I actually forgot all about Mt. Moon, which is funny because of how awesome I thought it was during my very first playthrough. Every area, from Viridian Forest to Mt. Moon, felt so special and unique, and the prospect of seeing brand new Pokemon for the first time was SO exciting. The anime had a lot to do with this, which is why I found Mt. Moon so exciting back as a kid. Not only could i finally catch a Clefairy, but I could pick up a Moon Stone right there in the same cave!

My next objective is to hurry up and grab Fly so I can get my Mew!



My next stop was aboard the S.S. Anne to grab Cut, opening up a large portion of the game to me. Also fought my rival again here, though I had a slight advantage this time… Getting to Vermilion was also interesting. I forgot that completely block off the center area for a while. Finally, before facing off against Lt. Surge, I got my Bike Voucher!


Speaking of Surge, the “Lightning American”, I forgot how horrible his gym was… The switch pzzle is just the stupidest thing in the world. “The second switch is right next to the first switch”, except it isn’t, or it is, but it’s still one of the eight adjacent options at random. I finally resorted to finding the first switch, saving, then restarting until I finally picked the correct location for the second.

With that out of the way I’m off to Lavender Town, I think. Before I can do that I need to navigate the dark Rock Cave, which made me realize that I missed Flash somewhere along the way, so I’m off to go find that now, too…

Day 4:


I wasn’t able to go back and get Flash, or at least I couldn’t figure out how to. It seems like, unless I’m missing a pth, the route from Pewter to Cerulean is one way. That’s fine though, as I decided I’d go ahead and try for that Mew now. The first trick was catching an Abra, which proved to be especially challenging. The only debuff I had access to was Gengar’s Confuse Ray, so I had to hope that not only would the confuse stick, but that it was stick long enough for me to catch Abra at nearly full health!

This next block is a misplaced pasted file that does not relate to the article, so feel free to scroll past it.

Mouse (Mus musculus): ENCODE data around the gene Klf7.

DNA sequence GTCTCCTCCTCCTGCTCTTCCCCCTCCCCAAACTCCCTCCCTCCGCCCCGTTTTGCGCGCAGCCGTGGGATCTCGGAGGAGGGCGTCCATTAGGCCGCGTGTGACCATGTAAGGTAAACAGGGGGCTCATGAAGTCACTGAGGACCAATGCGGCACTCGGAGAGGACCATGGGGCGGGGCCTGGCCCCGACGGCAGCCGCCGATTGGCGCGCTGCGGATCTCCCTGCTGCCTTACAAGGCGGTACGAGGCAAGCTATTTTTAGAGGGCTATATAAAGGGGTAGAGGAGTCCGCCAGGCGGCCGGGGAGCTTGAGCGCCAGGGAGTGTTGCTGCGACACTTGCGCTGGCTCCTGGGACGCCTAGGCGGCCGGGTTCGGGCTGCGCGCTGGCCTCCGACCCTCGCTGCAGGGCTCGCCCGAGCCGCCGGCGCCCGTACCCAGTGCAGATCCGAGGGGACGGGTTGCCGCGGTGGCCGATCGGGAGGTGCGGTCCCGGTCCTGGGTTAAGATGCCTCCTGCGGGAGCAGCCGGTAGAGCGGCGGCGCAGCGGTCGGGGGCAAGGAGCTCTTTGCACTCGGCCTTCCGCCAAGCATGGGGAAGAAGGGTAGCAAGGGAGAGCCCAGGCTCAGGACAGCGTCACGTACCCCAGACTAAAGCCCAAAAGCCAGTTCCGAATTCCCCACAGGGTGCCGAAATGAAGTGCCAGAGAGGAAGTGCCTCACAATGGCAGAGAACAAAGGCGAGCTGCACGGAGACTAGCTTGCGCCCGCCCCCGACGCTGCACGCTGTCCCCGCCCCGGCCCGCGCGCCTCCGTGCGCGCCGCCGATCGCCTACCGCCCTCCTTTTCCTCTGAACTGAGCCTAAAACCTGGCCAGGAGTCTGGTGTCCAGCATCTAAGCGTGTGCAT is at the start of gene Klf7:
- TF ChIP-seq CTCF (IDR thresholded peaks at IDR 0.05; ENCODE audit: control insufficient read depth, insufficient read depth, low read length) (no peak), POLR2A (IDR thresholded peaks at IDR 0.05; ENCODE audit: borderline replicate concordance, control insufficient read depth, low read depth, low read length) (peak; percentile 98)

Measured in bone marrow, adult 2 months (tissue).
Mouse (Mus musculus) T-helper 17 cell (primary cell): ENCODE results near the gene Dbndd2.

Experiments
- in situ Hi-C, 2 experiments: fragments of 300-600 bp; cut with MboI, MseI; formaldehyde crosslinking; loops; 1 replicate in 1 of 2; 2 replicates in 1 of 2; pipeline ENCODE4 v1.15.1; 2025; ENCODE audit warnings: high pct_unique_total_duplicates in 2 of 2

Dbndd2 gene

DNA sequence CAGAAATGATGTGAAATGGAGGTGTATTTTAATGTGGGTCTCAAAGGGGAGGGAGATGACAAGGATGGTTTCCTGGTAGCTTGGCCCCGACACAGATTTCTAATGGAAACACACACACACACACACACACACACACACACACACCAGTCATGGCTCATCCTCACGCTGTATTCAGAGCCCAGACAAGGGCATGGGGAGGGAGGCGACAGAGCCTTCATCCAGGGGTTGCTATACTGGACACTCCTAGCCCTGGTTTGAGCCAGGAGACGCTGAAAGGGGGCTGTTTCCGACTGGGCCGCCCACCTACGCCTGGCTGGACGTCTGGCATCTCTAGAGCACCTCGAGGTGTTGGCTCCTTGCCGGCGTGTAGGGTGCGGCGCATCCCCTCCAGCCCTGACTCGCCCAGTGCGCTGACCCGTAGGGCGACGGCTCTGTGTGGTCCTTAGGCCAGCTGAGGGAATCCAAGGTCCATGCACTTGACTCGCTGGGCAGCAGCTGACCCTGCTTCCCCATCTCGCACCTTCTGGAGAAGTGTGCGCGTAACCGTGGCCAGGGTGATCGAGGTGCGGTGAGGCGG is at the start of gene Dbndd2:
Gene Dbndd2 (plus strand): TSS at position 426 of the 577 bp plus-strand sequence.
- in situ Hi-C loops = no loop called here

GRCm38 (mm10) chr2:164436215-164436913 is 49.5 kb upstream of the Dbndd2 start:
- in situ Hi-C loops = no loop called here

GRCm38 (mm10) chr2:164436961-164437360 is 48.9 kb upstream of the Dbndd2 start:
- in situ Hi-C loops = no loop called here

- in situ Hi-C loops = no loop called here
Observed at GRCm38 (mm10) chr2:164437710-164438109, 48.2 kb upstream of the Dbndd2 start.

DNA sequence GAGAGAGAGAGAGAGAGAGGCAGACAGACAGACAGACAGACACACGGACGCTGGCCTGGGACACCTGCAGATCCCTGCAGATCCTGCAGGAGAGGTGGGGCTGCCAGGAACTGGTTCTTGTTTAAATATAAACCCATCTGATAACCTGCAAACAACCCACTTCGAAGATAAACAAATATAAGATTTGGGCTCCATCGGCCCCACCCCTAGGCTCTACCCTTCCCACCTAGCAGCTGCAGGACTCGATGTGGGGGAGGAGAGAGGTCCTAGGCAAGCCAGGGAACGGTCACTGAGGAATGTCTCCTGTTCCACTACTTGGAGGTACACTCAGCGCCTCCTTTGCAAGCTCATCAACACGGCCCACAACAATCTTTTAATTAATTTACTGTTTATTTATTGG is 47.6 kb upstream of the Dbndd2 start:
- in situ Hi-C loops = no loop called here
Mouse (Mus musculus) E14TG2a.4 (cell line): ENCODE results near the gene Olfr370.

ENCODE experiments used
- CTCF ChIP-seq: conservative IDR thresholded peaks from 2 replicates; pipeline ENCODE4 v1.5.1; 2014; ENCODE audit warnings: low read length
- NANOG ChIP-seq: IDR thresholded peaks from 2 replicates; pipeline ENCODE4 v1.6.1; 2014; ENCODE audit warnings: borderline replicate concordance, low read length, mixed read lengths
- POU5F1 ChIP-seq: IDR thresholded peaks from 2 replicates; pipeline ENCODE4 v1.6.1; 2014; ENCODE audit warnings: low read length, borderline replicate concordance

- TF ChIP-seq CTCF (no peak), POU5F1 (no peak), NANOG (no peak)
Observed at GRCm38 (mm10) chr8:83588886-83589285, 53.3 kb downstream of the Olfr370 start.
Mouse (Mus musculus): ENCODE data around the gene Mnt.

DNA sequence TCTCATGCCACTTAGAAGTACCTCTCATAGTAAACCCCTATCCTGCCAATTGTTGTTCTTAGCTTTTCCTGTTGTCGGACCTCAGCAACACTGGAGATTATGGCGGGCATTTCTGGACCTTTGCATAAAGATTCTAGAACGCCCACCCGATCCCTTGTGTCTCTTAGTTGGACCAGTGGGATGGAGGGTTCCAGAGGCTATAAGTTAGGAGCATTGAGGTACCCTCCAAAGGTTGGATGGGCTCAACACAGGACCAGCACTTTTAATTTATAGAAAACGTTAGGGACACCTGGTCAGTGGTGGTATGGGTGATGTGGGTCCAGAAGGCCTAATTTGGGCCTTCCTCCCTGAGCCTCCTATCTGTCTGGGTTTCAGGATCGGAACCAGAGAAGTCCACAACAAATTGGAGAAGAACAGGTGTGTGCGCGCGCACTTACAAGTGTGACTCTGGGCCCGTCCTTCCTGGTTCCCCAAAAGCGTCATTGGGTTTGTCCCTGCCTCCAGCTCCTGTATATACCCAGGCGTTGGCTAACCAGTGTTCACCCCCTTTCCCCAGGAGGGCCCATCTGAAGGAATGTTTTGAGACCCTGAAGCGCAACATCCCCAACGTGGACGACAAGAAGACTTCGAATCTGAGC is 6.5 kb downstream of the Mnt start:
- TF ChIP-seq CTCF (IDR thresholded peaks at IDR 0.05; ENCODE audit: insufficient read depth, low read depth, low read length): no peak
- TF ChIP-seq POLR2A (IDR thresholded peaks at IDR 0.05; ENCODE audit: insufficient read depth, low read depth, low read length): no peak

It wasn’t until the fifth or sixth Abra that I finally succeeded, and it was all downhill after that. The glitch requires me to engage a trainer and use Teleport at the same time, making the game think I’m in combat when I’m actually not. Then I go fight another trainer, pictured above, and win the match. That’s enough to get me a Mew, but I want a lv100 Mew, which means I need to Growl that Slowpoke into submission so that the Mew I encounter is lv1, basically identical to the the Gengar glitch.

Since my Charmander was so under-leveled and that Slowpoke hit like a truck, I had to weave two Potions between each Growl, but I did eventually pull it off. Teleport back to town, go back up the bridge and…


…then we gain a few XP…


With that out of the way it was time to revisit the darkened Rock Cave. I stocked up on several Repels to make the trip easier and slowly felt my way through the pitch black environment. One of the trainers I ran into asked me if I was into “Costume Playing”, a reference I’d have never gotten back n ’98. Actually the trainers were pretty much the only real hindrance in getting through the cave, which turned out to be pretty easy to navigate. I now found myself in Lavender Town, and was immediately reminded how fantastic the music there was!

Before continuing I decided to take a major detour to Celadon City where I would pick up both the HM for Fly (finally!) but also a Poke Doll.


The Poke Doll allows me to end the fight with the ghost of Marowak without going through all the trouble of getting the Silph Scope!

After saving Mr. Fuji, getting the Poke Flute, and picking up my fourth badge from Erika, it was off to Fuchsia Town.


My first stop was the gym with the “invisible” walls. It’s funny because I was never able to see the walls on my Gameboy but up on the TV they’re clear as day! Once I was done sparring with ninjas I took a trip to the Safari Zone to pick up both HMs for Surf and Strength. It was now time to hit up Saffron City…


I always found the big Team Rocket Hideout quests to be tedious, and Silph Co is no exception. After a maze of teleportation pads and locked doors, I finally squared of with Giovanni, got my Master Ball, and evicted Team Rocket from the city. With them gone I was able to take down the psychic gym leader, Sabrina.